Eli Hayes’s review published on Letterboxd:
The second in tonight's double feature theater experience of 1973 horror classics, and the viewing that finally brought my rating of this film up to exactly where it should be. The Exorcist is one of the greatest horror films ever made, a bold and powerful exorcise in terror that makes me wish I could have been born in the 1950s so that I could have experienced this film in theaters in '73 and seen a wave of nightmares sweep across the country in its wake.
Notice though how I didn't describe The Exorcist as the scariest film ever made, because as much as that hype is placed alongside it's title, it's not... mainly because there is no scariest film ever made - why compare "fear," something that is a personal, emotional reaction? It makes no sense. But aside from that, The Exorcist also doesn't really scare me, at least not in the traditional sense of scariness. It unsettles me, it disturbs me, it depresses me and it repulses me, but it's more tragic to me than it is scary. This is because it plays more like a drama than a horror film. I'm not sure what horror films are anymore with the genre so heavily populated with desensitizing jump scares, but I do know that you don't get character development and intricately crafted plots like this anymore. There's a narrative here, a real narrative, and that's not something that most horror films have anymore.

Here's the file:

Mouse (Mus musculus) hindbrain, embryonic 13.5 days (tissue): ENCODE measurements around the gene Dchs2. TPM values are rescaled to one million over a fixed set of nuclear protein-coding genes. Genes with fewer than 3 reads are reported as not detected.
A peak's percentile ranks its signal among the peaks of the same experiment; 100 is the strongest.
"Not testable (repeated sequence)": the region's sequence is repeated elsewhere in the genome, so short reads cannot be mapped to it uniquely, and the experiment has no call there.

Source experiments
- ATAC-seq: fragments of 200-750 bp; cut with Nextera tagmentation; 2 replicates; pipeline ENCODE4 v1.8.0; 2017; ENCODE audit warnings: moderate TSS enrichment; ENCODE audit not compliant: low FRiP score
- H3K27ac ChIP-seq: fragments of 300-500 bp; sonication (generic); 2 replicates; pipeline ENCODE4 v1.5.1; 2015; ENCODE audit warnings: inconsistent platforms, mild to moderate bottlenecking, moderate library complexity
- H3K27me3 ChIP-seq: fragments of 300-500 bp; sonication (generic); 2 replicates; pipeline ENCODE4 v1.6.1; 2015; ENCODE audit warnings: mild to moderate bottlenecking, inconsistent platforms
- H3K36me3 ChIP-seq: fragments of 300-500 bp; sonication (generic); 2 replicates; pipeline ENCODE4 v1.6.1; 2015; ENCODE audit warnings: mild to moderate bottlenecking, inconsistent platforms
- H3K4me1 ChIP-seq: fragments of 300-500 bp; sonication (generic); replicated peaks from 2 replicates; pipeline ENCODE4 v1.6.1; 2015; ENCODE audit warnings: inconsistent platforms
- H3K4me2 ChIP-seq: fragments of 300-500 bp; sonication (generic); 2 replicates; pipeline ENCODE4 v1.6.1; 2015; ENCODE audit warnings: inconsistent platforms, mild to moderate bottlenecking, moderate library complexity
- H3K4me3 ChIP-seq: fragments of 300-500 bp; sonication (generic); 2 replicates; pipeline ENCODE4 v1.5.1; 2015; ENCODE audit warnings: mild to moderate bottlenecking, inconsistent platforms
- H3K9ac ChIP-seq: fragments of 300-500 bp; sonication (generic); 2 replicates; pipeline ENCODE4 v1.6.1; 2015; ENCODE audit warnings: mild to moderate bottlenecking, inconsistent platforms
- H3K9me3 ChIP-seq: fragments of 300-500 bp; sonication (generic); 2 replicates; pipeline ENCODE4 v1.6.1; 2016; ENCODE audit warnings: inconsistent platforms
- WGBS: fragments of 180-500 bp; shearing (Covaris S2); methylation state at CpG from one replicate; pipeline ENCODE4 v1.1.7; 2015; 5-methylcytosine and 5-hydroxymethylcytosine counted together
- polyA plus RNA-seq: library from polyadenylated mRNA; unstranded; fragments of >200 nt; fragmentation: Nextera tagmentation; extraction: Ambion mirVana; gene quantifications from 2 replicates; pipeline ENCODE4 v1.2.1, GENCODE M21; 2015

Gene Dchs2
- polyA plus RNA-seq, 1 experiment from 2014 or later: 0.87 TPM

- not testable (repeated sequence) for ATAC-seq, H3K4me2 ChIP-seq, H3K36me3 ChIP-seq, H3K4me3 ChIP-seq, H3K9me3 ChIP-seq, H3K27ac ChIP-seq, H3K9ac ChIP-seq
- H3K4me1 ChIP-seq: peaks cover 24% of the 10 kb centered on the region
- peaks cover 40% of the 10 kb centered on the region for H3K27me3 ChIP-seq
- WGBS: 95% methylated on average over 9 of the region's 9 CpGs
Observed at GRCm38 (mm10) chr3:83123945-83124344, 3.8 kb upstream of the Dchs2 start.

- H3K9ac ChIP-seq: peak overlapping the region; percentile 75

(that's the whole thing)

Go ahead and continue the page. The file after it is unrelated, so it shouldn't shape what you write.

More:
Furthermore, some might argue that the effect of this film has been dulled due to the countless number of knockoffs and imitations that it has inspired, but to me, it makes the film all the greater. It makes me appreciate how very influential and inspiring this film has been for the genre, even if it hasn't been topped and probably never will be. So while I do adore the famous special effects and soundscape within this film (Steve Boeddeker composed one of the best scores ever), that's not what I respect most about it. I respect the build and foreshadowing that the opening sequence delivers (that's how you craft an atmosphere), the critique of a narrow-minded, explanation-driven Western society, the strength and significance of the relationship between Father Karras and his mother, or of course Chris and Regan, and the subtle humanity in the character of Lieutenant Kinderman.
So yes, it is a horror film that dared to cross lines and shock audiences, but it's also a horror film that dared to take its genre seriously, to exemplify strong storytelling and complex characters, and that's what I adore most about The Exorcist.
That's what makes it one of the greatest.